Mr. IVORY: Almost 30 years later, I've returned to my old post. I want to see if the occupation is as ambiguous as I remember.

Mr. WEBSTER: Everybody wants to be dealt with yesterday. So you kind of got to learn fast.

Mr. IVORY: According to Jakim, the job of doorman is a lot like life, there's no handle.

Mr. WEBSTER: I always tell new recruits or everybody that starts, I can show you better than I can tell you. It's a kind of hands on thing. It's nothing that I can verbally tell you that will prepare you for this position.

Mr. IVORY: What you learn fast is that the job is about more than just opening a door. It's a hustle. I often served as psychologist and peacemaker.

Mr. WEBSTER: It gets pretty exciting. I guess an average night would be a couple of tenants coming home two or three in the morning intoxicated or--things of that nature. There has been some really wild things here. I won't elaborate. But for the most part, you get a little bit of inebriation early in the morning, a little disturbances and things of that nature, nothing too wild as far as that's concerned.

Mr. IVORY: The doorman can be the first line of defense for cheating tenants who want an unsuspecting partner turned away at the door. I was also the building's social matchmaker. In the elevator, I once introduced Roots author, Alex Haley to Rock star Sly Stone. They were neighbors in the building and didn't even know it. But I did. The doorman knows exactly what's going on in his building at all times. Jakim does.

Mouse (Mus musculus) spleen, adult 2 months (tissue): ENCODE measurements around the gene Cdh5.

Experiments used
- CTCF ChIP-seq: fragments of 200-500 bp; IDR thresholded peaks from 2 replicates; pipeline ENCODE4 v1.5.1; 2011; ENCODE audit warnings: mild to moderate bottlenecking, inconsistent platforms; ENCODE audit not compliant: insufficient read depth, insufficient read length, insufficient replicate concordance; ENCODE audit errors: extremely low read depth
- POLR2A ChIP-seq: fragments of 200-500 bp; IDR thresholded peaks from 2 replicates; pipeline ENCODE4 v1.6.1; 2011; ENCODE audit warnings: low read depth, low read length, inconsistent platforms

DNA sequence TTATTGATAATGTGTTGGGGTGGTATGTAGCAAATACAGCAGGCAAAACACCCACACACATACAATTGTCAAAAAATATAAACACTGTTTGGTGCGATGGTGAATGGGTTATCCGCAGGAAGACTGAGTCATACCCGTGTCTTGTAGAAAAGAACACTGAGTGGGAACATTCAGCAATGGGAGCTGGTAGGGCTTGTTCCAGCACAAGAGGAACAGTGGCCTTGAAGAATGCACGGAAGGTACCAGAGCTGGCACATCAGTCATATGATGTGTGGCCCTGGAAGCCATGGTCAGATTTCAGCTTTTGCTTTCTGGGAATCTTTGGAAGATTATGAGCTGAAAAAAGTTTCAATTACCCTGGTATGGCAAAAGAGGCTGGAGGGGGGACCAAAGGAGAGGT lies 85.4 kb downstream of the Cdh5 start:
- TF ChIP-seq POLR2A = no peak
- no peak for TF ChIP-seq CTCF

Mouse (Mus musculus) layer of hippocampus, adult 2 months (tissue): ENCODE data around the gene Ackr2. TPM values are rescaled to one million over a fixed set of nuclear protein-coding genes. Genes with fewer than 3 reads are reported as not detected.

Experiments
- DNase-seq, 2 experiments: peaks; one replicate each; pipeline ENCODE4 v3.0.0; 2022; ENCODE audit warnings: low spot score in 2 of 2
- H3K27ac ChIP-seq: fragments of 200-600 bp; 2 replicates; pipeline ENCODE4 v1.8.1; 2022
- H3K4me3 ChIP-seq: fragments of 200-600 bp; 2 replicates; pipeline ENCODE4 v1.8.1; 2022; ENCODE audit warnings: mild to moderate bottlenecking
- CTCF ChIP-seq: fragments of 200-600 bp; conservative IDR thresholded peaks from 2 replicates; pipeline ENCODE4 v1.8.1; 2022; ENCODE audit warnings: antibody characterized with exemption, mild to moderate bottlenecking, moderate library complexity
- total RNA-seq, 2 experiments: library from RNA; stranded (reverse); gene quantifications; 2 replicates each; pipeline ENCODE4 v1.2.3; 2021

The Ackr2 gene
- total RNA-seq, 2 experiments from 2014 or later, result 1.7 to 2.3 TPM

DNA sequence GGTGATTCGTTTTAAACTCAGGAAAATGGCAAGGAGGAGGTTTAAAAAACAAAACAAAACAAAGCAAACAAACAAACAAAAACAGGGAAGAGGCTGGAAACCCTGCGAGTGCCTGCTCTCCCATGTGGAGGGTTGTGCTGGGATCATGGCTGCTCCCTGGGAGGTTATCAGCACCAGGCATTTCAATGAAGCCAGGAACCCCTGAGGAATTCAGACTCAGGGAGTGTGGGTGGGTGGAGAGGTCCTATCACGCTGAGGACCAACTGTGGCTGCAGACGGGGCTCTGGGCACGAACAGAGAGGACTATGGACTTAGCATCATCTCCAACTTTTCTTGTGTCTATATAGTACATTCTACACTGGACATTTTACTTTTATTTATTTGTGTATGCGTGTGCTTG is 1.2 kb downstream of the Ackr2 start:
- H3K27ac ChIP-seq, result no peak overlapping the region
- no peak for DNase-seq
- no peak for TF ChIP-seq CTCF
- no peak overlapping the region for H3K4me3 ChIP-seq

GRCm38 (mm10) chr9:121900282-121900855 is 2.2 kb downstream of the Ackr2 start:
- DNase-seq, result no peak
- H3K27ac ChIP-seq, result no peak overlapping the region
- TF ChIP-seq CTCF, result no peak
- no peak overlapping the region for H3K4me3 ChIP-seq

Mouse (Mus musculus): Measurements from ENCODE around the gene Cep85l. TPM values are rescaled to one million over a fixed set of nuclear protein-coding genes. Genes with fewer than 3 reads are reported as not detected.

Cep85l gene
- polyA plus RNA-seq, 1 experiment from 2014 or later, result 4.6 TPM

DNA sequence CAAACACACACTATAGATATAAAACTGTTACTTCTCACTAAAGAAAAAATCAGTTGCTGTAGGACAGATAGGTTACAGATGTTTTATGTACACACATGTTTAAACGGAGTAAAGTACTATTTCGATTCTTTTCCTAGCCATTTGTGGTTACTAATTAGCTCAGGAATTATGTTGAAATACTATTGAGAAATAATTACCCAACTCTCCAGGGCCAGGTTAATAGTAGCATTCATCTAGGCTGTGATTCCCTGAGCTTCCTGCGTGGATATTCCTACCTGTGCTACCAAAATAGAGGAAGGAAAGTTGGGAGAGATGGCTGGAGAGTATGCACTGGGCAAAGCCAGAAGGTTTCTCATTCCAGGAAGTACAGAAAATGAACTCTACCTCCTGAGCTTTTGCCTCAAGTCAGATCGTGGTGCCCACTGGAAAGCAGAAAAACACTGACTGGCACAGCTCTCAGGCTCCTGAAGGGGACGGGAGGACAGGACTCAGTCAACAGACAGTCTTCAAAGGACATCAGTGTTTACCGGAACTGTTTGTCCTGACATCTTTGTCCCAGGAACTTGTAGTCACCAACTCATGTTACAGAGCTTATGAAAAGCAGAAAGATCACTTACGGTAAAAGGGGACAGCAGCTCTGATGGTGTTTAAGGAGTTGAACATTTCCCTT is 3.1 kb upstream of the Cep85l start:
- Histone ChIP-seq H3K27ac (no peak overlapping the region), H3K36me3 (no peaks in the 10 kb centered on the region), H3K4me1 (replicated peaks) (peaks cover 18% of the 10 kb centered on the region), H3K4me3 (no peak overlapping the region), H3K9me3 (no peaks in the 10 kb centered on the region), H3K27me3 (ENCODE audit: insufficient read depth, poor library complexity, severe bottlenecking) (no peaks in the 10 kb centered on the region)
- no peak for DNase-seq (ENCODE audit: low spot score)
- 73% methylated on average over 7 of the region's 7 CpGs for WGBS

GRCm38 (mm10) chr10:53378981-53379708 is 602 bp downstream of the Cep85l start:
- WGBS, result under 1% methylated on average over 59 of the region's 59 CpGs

Mr. WEBSTER: Well, I have to, because I'm also required to make a foot patrol of the internal and external parts of the building at least every other hour or every hour and a half, provided that I'm not too busy here in the lobby. But I am required to make a foot patrol. So I have to know what goes on in the building. I just have to.

Mr. IVORY: I'll be honest, in the beginning, I was kind of embarrassed to do this job. The history of blacks in this country is one of servants and domestic work. At some point in her life, my mother, like her mother, cleaned houses for a living. I didn't want to be another link in that chain. I wondered how Jakim felt about this.